The change in total SGRQ score over the treatment period was −10.98 (95% CI −12.78 to −9.18) and −8.58 (95% CI −10.43 to −6.72) for mannitol and control, respectively. The difference of −2.40 units between arms was statistically significant (p=0.046). The changes in the individual domains (Activity, Impact and Symptoms) also all trended in favour of mannitol (figure 4). The Activity score was significantly greater on mannitol (p=0.0339).
24 h sputum weight
Mean 24 h sputum weight fell progressively over the course of the study in both treatment arms, but remained higher in the mannitol arm than the control arm throughout. In the mannitol arm, there was a least-squares mean reduction in sputum weight for the on-treatment period of 6.6 g, compared with a reduction in sputum weight of 9.42 g in the control arm (difference=2.76 g; p=0.035).
There were no significant changes in lung function in either arm. The least-square mean changes in FEV1 and FVC over the treatment period for mannitol and control were 2.36 (95% CI −24.03 to 28.74) mL, 0.15 (95% CI −36.75 to 37.05) mL and −5.20 (95% CI −32.35 to 21.95) mL, −15.70 (95% CI −53.64 to 22.25) mL, respectively.
Patients undertook the MTT without prior bronchodilator use; 96 of 581 (16.5%) patients failed the test (>20% fall in FEV1 or unable to complete test) and, therefore, were not eligible. AEs occurring on the day of or day after the MTT were reported by 21.7% of patients. Events possibly causally related to the MTT were reported in 7.2%; the most common were cough (3.1%) and fall in FEV1 (2.2%). Bronchospasm (0.5%), oxygen desaturation (0.7%) and self-reported wheeze (0.5%) were uncommon.
Adverse events on treatment
The 12 most frequently reported AEs are listed in table 3. The majority of AEs were judged mild or moderate; only 21.5% patients in the mannitol arm and 28.1% patients on control experiencing severe AEs. AEs leading to study withdrawal were slightly more frequent in the mannitol (6.9%) than the control arm (5.3%); 20.2% patients in the mannitol arm and 16.7% on control had AEs considered causally related to study medication. Serious adverse events (SAE) were less frequent in the mannitol arm (18.5% vs 22.4%); most frequent were ‘condition aggravated’ due to exacerbation (mannitol 9.0%, control 11.4%). Most SAEs were reported by <1% of patients. Two deaths occurred, both on control.
Blood and sputum analysis
No significant pattern of change was detected in either haematology or biochemistry values (data not shown). At baseline, 52.7% patients in the mannitol arm and 50.5% patients in the control, had potentially pathogenic organisms in their sputum. At week 52, the proportion of patients with abnormal flora had fallen by 13.1% versus 8.3% in the mannitol and control arms, respectively. There was no increase in infection with any specific pathogen.
We have reported the largest randomised controlled trial of a mucoactive therapy in non-CF bronchiectasis to date. We found that the annual exacerbation rate was reduced in both the high dose (400 mg twice daily) and low dose (50 mg twice daily) control arms during the course of the study, although there was no difference in annual exacerbation rate between the two arms. However, inhaled mannitol at a dose of 400 mg twice daily significantly extended the time to first exacerbation, increased the proportion of patients who remained exacerbation free, reduced the number of days of antibiotic therapy and improved quality of life.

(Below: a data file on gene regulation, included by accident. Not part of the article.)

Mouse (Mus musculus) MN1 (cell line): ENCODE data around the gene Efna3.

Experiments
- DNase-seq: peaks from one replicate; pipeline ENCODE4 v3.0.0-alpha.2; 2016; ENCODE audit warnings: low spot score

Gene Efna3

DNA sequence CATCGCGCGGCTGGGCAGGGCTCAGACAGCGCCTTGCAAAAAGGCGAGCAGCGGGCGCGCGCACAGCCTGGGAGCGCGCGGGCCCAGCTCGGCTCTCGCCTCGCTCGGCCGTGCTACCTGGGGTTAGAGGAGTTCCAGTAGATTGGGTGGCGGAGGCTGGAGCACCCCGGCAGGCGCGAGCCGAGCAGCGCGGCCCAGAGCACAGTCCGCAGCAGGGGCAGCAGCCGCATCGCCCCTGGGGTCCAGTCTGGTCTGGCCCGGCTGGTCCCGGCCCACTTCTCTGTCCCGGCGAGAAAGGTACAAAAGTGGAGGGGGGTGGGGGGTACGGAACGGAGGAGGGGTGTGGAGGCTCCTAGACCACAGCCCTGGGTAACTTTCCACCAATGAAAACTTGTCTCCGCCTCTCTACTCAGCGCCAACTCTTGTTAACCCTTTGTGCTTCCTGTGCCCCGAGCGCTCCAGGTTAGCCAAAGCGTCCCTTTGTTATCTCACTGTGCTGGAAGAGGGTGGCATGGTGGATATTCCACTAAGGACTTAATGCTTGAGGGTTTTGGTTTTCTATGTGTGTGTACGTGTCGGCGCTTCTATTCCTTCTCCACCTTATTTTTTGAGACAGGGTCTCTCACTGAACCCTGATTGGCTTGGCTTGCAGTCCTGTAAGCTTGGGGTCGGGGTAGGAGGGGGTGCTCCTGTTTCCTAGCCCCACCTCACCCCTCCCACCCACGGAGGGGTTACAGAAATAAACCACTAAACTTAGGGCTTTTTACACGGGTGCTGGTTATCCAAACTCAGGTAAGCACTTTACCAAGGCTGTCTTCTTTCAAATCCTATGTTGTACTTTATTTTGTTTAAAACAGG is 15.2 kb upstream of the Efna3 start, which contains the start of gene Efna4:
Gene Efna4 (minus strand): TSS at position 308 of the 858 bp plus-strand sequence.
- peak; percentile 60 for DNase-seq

Although the study cohort was intentionally enriched for a subset of adults with bronchiectasis having a significant impact on their lives, including having at least two exacerbations in the previous 12 months, a minimum SGRQ score of 30, producing at least 10 grams of sputum a day and an FEV1 <85% predicted, the population studied is arguably representative of many non-CF bronchiectasis patients seen in secondary care. Patients experienced, on average, more than three exacerbations in the previous year (similar to rates in a recent national UK audit), and approximately 20% of patients were colonised with Pseudomonas aeruginosa infection, which was slightly lower than expected.25 ,26
Despite the favourable effects on a number of clinical parameters, the primary endpoint was not met with the rates of exacerbations in both arms being less than their reported historical rates.27 This lack of effect did not appear to be caused by high event rates in a subset of mannitol users (data not shown). The control was inhaled mannitol in a dose of 50 mg, which, in a previous dose-ranging study in CF, did not show any effect on FEV1 after 2 weeks of treatment.23 Whether lack of efficacy of low-dose mannitol applies in non-CF bronchiectasis over 12 months is unknown, a control effect cannot be excluded. Alternately, since the study was powered to detect a treatment effect of 27%, assuming the annualised exacerbation rate remained similar to historical rates, it is possible that the study suffered from a type 2 error. Finally, it is acknowledged that exacerbation rate is a relatively blunt tool when the aim is to discern differences in relatively infrequent events. The use of time to first event is being increasingly recognised (including by some regulatory authorities), being less reliant than change in exacerbation rate on subjective judgement to estimate the end of the event.
The SGRQ is validated in bronchiectasis.28 The difference between the arms was significant (estimated difference 2.5, p=0.05), although the CI was wide. The Activity domain was in itself significantly improved, which reflects an improvement in limitations due to breathlessness or ability to carry out more activities that caused breathlessness.